I Made The Switch From Windows to Mac, Part 1 The Conversion Process
Well, I did it. As promised in an earlier post (10/04/07, My Next Laptop Will Be An Apple, And Here’s Why) I turned in my windows laptop for a Mac Book Pro.
It’s not my intent to sway anyone from one platform to the other. But I thought it might be interesting to describe some details about my experiences. I’ll break this post into three parts:
- Part 1: the conversion process,
- Part 2: the things I like about the Mac, and
- Part 3: the things I dislike about the Mac and or the things I miss in Windows.
First a disclaimer. I live in a Windows world. I must be 100% compatible. I cannot ask or expect the 95% of the Windows powered people I work with to take unusual steps to accommodate my Mac. This requirement influenced how I moved to the Mac, mostly in terms of the applications I chose to use, the most prominent example being Microsoft Office for the Mac. It just wouldn’t work for me to use Apple’s equivalent products.
The Conversion from Windows to Mac:
- Email, Contacts, Tasks – painful. I’ve decided to use Entourage, the Mac equivalent of Outlook. I probably could have used Mac contacts, mail, and calendaring, but concluded that I’d be more Microsoft compatible if I stuck with the Office product suite. Unfortunately, there appears to be no good way, defined as free, easy, and seamless, to convert Outlook data to Entourage data (go figure). So I purchased a $10 utility called LittleMachine to do the conversion. It worked, eventually, after a few trial and error conversion attempts. The biggest draw back was that it did not preserve the file structure of my email directories. Not a big deal, but not optimal. Contacts and notes were converted no problem.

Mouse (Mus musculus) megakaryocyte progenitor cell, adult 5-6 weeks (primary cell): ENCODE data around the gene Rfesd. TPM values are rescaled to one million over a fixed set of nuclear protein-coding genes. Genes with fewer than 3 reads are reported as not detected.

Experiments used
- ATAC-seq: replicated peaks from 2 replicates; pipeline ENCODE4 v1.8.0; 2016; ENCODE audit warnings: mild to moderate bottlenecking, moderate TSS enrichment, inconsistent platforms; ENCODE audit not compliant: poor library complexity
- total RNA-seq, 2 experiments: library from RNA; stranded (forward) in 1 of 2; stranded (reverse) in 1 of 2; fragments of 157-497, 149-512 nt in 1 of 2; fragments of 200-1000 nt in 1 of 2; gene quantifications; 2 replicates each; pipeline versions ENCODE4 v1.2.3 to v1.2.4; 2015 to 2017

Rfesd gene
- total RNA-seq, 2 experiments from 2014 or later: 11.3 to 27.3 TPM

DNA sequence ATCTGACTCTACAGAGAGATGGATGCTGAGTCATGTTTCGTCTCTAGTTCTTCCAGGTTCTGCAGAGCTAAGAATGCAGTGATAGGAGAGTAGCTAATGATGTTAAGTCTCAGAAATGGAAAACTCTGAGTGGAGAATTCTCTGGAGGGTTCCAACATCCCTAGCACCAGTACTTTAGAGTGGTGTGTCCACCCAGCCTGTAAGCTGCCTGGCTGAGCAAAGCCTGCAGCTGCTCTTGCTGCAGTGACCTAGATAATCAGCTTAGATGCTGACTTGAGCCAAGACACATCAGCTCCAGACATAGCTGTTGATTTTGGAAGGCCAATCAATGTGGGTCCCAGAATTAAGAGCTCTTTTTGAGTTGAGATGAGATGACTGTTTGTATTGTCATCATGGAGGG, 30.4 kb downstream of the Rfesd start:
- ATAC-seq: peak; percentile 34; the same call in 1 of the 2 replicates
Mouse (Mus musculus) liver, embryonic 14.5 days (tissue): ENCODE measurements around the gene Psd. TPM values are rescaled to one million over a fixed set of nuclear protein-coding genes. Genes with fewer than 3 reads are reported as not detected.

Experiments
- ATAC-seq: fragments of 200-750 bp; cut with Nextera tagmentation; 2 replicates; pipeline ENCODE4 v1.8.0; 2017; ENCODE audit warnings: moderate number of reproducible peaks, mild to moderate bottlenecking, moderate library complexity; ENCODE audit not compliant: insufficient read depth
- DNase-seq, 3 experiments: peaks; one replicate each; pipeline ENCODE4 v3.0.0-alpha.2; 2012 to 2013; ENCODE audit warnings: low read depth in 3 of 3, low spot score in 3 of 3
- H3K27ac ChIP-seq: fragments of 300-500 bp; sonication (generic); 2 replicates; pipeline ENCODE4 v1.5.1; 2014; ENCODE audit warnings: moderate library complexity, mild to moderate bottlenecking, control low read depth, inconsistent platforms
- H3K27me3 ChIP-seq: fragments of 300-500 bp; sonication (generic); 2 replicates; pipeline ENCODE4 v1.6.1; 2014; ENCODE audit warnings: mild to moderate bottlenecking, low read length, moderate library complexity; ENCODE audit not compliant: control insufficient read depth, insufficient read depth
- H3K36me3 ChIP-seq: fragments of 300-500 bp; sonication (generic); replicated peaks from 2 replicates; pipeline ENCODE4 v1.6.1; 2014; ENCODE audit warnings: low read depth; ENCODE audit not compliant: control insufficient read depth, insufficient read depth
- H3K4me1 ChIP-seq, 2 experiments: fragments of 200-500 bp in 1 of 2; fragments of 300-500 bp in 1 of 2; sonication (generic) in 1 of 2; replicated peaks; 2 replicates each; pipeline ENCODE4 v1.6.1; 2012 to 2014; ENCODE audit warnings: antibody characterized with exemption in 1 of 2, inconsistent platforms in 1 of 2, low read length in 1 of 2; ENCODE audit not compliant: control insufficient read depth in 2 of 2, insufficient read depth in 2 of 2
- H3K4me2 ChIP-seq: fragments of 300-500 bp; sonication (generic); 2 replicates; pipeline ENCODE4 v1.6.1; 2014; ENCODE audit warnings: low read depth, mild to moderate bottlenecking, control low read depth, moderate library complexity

- Treo 650 Smart-phone Synching: The Mac was much better about finding it’s way to my phone via Bluetooth when compared to my attempts to do the same thing with a Windows machine. Nevertheless, I had to fuss around a bit to get the Treo and Mac synching, but who doesn’t have to fuss around a bit to get a Treo synching with anything, Mac, Windows, or otherwise?
- Moving documents and files – easy, plugged in external drive and copied. No problem.
So far, so good. Now I become a Mac user. The next posts will cover the pros and cons.
I welcome your comments.